Defeated on ice, but 'first' in history, joint Korean hockey team players hug
After losing to Sweden in their last match, the Korean team ends up in seventh place. Players burst into tears at their imminent separation. "Politicians made that executive decision [to have a joint team]. Our players and staff are the ones that made it work,” said the team’s proud Canadian coach. One South Korean athlete hopes the country is proud of them. "It was bigger than hockey."
Gangenung (AsiaNews/Agencies) – When the referee blew the final whistle in last match, the members of Korea’s joint women’s hockey team burst into tears.
The adventure of the first joint Korean team in the history of the Olympics came to a close today, when it was defeated by Sweden 6-1 at the Kwandong Hockey Centre in Gangneung.
As the game ended, North Korean player Hwang Chung-gum rushed to South Korean Choi Ji-yeon, and gave her a big hug.
The team members then formed a circle at the middle of the arena and shouted, "Team Korea," announcing the end of the joint women's hockey team. In the arena, spectators waved unification flags shouting "We are one!"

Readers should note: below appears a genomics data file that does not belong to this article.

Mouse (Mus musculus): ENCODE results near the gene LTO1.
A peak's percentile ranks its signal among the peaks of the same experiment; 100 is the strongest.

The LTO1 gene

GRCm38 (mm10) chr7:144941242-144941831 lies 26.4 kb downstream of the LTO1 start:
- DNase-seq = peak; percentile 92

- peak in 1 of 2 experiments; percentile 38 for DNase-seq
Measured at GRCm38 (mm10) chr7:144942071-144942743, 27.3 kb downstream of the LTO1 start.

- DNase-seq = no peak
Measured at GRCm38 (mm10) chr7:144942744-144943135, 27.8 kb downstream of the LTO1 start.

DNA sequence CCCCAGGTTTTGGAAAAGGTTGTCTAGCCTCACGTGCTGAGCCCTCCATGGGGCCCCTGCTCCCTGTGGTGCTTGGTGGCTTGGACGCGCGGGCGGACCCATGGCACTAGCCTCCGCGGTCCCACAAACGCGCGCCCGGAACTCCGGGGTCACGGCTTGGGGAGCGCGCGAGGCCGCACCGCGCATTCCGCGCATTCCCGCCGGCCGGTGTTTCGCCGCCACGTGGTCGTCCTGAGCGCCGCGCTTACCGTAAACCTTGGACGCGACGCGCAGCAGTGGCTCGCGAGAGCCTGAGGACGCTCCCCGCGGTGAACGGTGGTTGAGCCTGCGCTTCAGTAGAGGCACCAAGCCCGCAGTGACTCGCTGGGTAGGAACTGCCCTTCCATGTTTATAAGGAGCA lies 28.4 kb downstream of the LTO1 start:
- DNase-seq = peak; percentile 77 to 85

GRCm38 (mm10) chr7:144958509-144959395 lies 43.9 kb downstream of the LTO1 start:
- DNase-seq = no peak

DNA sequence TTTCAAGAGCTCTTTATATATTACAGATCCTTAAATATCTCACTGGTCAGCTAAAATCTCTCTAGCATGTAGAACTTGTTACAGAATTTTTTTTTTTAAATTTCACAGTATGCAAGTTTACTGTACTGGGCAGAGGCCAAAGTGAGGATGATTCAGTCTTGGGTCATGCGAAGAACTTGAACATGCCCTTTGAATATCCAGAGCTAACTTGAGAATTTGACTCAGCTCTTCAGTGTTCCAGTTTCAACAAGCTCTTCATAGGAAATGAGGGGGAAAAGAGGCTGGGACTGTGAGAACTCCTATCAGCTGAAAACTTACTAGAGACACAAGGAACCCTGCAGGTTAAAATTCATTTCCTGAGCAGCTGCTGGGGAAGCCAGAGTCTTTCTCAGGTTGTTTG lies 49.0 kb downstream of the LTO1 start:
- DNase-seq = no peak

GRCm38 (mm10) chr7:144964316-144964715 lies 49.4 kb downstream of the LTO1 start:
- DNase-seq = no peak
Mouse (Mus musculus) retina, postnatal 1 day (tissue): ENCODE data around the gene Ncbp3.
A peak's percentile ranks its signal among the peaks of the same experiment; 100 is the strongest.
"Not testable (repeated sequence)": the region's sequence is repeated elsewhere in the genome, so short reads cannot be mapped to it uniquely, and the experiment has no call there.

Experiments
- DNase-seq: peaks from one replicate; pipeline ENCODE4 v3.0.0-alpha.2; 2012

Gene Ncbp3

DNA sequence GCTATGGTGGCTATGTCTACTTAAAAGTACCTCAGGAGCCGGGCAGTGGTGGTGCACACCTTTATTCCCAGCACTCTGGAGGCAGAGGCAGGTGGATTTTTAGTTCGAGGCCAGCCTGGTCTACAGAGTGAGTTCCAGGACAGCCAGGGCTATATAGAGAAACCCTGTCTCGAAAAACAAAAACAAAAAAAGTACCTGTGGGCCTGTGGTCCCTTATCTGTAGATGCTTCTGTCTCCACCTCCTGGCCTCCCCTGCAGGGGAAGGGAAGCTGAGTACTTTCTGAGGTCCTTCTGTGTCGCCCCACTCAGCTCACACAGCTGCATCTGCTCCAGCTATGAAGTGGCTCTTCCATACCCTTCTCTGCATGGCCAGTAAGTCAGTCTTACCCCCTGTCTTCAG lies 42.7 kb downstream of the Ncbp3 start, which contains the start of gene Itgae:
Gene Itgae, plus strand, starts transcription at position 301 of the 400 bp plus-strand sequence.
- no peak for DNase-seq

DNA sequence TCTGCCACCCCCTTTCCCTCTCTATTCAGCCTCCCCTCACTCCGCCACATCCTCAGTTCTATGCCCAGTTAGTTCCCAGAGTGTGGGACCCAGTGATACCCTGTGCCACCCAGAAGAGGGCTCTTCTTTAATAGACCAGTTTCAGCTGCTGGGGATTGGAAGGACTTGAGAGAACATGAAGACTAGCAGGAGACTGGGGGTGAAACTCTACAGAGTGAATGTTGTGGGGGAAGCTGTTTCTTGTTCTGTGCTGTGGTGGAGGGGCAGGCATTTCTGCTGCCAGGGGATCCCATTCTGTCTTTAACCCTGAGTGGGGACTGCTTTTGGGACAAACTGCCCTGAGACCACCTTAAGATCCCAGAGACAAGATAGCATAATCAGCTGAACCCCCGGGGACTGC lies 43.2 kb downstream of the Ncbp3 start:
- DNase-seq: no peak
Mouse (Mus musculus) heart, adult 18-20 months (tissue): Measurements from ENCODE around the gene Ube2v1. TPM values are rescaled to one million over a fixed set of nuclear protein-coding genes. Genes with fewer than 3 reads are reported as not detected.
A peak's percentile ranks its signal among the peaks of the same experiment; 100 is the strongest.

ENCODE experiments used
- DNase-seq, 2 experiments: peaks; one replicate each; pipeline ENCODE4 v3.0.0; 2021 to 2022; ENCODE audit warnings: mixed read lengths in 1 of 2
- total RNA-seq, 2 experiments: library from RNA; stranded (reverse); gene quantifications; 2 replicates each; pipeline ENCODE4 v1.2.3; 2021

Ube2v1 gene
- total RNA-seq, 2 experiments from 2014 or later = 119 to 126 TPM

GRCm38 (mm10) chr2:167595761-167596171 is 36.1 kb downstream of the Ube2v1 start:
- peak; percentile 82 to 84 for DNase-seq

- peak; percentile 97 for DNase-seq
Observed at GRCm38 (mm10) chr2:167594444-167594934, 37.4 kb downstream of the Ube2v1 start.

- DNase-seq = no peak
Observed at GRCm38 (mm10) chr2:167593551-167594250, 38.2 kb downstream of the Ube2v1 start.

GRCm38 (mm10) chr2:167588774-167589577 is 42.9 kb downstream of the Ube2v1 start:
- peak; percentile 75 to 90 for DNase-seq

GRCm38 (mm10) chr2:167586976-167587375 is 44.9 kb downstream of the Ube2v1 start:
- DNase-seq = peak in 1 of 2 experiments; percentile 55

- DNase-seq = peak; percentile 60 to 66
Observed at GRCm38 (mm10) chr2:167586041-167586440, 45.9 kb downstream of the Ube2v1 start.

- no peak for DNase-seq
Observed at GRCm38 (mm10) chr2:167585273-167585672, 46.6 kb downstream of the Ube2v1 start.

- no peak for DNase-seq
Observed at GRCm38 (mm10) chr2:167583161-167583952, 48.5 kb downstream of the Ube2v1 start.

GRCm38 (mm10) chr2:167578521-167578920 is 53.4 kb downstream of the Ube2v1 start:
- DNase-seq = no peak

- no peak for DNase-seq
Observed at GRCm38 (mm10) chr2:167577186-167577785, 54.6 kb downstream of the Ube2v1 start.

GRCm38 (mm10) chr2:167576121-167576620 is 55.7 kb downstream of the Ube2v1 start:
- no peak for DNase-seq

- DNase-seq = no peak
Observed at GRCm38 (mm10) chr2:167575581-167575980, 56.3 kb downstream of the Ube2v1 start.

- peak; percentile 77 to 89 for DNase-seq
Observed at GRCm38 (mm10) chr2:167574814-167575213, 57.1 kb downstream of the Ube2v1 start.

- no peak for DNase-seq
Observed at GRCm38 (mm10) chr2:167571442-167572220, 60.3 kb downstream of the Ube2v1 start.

The athletes shed tears not only because of their seventh place – losing all five matches – but also because of the imminent break-up of the unexpected team, made up of 12 players from North Korea and 23 from South Korea.
Despite the limited opportunities to meet off the ice, the young women became close, as they say themselves and as confirmed by their coach, Canadian Sarah Murray, who said that she "was just so proud of them”.
"Politicians,” Murray noted, “made that executive decision [to have the joint team, but] Our players and staff are the ones that made it work.” She added she hopes to continue to help the North Korean players.
The joint team was set up on 23 January. In South Korea, the decision raised eyebrows because it was considered unfair to South Korean athletes. Those who expected the team to suffer major defeats were right.
Marissa Brandt, a Korean-born adoptee from the United States, said she had mixed emotions about the game -- unhappy with the loss, but delighted that the team "made history in our own way."
"I hope we presented ourselves well and made our country proud," she said. "It was bigger than hockey."